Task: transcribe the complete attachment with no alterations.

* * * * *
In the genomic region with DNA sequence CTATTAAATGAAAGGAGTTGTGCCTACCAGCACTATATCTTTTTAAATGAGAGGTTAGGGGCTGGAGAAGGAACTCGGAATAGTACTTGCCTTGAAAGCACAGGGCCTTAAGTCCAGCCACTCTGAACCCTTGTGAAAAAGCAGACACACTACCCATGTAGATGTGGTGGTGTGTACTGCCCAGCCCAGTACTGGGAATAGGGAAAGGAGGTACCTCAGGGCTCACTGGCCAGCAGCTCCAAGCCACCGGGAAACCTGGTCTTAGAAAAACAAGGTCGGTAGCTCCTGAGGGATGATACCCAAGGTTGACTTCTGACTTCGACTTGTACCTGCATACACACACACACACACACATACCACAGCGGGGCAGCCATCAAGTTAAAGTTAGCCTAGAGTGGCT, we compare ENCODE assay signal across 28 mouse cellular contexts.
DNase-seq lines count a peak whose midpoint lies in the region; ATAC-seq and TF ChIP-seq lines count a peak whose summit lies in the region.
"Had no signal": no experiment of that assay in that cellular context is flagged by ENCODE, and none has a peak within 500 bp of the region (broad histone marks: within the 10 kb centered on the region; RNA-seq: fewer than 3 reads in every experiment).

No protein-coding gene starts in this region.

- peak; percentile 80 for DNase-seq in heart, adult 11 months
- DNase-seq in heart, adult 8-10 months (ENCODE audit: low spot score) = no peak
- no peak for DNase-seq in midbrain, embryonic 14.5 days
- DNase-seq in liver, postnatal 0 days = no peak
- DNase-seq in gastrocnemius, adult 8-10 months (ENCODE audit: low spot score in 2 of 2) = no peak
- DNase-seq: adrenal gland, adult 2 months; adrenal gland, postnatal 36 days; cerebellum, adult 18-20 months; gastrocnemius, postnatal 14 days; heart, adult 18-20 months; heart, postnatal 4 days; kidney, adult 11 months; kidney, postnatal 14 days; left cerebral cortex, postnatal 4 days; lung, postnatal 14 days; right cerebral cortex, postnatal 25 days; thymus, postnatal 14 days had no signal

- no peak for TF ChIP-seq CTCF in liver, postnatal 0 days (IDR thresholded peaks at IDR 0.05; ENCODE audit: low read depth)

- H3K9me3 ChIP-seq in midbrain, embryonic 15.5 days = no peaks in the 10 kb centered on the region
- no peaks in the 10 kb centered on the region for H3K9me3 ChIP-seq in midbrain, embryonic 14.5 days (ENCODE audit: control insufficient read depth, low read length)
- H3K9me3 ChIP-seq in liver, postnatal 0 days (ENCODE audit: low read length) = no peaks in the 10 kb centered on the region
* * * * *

In the genomic region with DNA sequence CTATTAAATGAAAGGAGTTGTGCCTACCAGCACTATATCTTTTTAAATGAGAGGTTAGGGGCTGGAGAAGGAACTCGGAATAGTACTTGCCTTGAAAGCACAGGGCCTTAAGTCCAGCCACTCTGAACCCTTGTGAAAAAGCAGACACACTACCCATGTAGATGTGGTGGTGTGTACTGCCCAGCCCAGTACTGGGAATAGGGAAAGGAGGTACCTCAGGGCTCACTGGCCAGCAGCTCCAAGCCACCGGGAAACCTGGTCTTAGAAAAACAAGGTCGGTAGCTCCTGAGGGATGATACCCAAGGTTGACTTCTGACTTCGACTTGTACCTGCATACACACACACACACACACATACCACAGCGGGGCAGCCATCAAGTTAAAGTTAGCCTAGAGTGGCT, we compare ENCODE assay signal across 28 mouse cellular contexts.
DNase-seq lines count a peak whose midpoint lies in the region; ATAC-seq and TF ChIP-seq lines count a peak whose summit lies in the region.
"Had no signal": no experiment of that assay in that cellular context is flagged by ENCODE, and none has a peak within 500 bp of the region (broad histone marks: within the 10 kb centered on the region; RNA-seq: fewer than 3 reads in every experiment).

No protein-coding gene starts in this region.

- peak; percentile 80 for DNase-seq in heart, adult 11 months
- DNase-seq in heart, adult 8-10 months (ENCODE audit: low spot score) = no peak
- no peak for DNase-seq in midbrain, embryonic 14.5 days
- DNase-seq in liver, postnatal 0 days = no peak
- DNase-seq in gastrocnemius, adult 8-10 months (ENCODE audit: low spot score in 2 of 2) = no peak
- DNase-seq: adrenal gland, adult 2 months; adrenal gland, postnatal 36 days; cerebellum, adult 18-20 months; gastrocnemius, postnatal 14 days; heart, adult 18-20 months; heart, postnatal 4 days; kidney, adult 11 months; kidney, postnatal 14 days; left cerebral cortex, postnatal 4 days; lung, postnatal 14 days; right cerebral cortex, postnatal 25 days; thymus, postnatal 14 days had no signal

- no peak for TF ChIP-seq CTCF in liver, postnatal 0 days (IDR thresholded peaks at IDR 0.05; ENCODE audit: low read depth)

- H3K9me3 ChIP-seq in midbrain, embryonic 15.5 days = no peaks in the 10 kb centered on the region
- no peaks in the 10 kb centered on the region for H3K9me3 ChIP-seq in midbrain, embryonic 14.5 days (ENCODE audit: control insufficient read depth, low read length)
- H3K9me3 ChIP-seq in liver, postnatal 0 days (ENCODE audit: low read length) = no peaks in the 10 kb centered on the region